According to John McGrath:
“A championship team will always beat a team of champions.” A young entrepreneur I know put it this way, “I would much rather play on a championship team than on a team of champions.” His sport, in college, was basketball. He pointed out that if you watch the college teams you can easily tell the championship team. They are the ones who support each other. They seem to know what the other guy is thinking. As you watch them, you just get the feeling that the championship team goes out together for a beer after the game.
He opined that the professional teams are much the same. The playoffs were happening at the time of our discussion and he pointed out the differences in performance in the championship contenders.
Especially in our (U.S.A.) society, we seem to prize self-reliance. That of course is an illusion. We depend on other folks for many things we rarely think about or acknowledge. Human beings are tribal animals. Beyond goods and services, we depend on others to provide a sense of belonging. Very few humans can go for long without seeking contact with other humans.
And on the goods and services side, many folks forget that electricity, water, gas, roads, cars, housing, papers, pencils, pens, computers, etc., are provided by others. Unless, of course, we lose one of those services. Then we notice.
I frequently meet folks who declare that they are self-made. They claim to have depended on no one else to get where they are. According to them, it’s their hard work and perseverance alone that gave them success. Bunk of course. And now it’s not just our local community or country; it’s a global community that provides for each other. In many ways, the global business community is an interdependent web of suppliers and consumers. It grows more interdependent every day.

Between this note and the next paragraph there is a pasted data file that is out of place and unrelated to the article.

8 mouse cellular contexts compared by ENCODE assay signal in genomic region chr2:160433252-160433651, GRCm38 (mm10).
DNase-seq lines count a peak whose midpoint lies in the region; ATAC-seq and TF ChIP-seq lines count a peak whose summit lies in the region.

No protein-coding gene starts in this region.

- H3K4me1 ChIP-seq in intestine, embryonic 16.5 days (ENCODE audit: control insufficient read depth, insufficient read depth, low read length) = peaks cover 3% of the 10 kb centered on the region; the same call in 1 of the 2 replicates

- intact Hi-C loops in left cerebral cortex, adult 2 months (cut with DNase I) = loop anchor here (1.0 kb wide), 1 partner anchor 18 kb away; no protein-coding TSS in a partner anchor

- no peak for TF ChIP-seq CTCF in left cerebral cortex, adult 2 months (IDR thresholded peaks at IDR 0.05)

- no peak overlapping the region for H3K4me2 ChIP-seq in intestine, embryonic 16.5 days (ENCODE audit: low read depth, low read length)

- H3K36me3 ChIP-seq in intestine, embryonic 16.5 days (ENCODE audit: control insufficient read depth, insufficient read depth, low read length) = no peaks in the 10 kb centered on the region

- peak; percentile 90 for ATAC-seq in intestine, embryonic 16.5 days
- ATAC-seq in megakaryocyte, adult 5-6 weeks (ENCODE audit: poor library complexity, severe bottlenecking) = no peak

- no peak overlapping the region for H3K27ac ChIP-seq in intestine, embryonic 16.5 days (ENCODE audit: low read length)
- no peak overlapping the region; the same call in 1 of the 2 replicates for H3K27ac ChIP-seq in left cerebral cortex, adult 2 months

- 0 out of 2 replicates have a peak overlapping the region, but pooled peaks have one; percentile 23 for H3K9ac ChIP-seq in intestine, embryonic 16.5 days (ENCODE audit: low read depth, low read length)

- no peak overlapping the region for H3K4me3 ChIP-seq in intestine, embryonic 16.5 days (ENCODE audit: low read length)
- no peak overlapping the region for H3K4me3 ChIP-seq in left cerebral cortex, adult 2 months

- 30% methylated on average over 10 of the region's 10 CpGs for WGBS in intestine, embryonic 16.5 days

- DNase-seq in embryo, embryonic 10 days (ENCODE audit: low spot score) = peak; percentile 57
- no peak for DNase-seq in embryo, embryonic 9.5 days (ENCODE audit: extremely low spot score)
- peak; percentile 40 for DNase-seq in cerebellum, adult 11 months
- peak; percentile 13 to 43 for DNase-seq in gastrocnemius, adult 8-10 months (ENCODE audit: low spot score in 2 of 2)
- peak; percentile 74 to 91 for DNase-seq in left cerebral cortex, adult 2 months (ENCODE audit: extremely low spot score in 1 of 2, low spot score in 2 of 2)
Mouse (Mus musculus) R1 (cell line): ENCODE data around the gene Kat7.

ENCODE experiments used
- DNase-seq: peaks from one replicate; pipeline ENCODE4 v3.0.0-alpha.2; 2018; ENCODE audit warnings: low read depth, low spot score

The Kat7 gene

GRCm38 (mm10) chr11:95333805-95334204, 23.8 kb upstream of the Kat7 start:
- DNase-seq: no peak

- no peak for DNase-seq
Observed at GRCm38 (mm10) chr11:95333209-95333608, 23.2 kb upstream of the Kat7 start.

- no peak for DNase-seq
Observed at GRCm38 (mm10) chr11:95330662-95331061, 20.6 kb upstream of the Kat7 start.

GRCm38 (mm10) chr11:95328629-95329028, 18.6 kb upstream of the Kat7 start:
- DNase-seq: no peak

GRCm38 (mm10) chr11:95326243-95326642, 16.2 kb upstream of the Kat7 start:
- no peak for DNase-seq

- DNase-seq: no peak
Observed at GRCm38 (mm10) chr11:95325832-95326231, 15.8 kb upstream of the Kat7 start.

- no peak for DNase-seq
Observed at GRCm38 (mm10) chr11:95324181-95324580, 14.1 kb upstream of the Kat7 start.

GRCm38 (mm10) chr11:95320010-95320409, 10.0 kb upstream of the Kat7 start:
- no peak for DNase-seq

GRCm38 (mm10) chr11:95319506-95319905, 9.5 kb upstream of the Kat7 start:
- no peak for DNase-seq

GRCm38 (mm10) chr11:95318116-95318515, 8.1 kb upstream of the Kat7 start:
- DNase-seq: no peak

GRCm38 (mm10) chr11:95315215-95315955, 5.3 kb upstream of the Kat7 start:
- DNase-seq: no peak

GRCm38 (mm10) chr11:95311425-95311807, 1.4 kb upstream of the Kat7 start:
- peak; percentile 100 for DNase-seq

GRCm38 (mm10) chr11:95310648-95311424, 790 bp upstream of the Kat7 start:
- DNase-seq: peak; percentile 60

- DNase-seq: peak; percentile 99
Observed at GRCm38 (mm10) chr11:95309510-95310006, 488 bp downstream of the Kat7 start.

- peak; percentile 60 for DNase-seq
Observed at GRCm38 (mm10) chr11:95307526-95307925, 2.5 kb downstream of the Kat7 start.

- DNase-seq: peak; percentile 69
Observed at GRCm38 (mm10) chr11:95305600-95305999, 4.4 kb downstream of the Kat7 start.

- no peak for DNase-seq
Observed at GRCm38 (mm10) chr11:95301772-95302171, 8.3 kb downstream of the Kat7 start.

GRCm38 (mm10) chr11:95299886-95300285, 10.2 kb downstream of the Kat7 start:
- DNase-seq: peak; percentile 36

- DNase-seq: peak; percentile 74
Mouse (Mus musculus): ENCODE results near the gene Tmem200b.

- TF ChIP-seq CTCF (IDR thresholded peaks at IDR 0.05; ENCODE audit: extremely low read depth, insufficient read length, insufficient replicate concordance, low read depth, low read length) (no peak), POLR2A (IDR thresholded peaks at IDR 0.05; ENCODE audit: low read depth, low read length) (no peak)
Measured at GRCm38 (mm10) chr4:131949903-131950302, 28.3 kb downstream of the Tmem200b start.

In our businesses, the successful leaders build championship teams. They hire talented people and screen first for values, rather than technical competency. Their goal is to have a highly functional team that communicates, supports each other and the mission, rather than simply being an individual contributor.
Team of Champions:
On the other hand, if we hire primarily for technical competency, we have a high probability of having great individual contributors, but a losing, dysfunctional team. The individuals will do what is best to make themselves look good regardless of how that will affect achieving the stated mission and moving toward the vision. Internal competition, politics and back-biting will be the culture.
A team of champions is most often a highly dysfunctional team. A championship team is a high-functioning team that plays well together and puts mission above self. Which team would you really rather be on? What kind of “team” is your culture encouraging?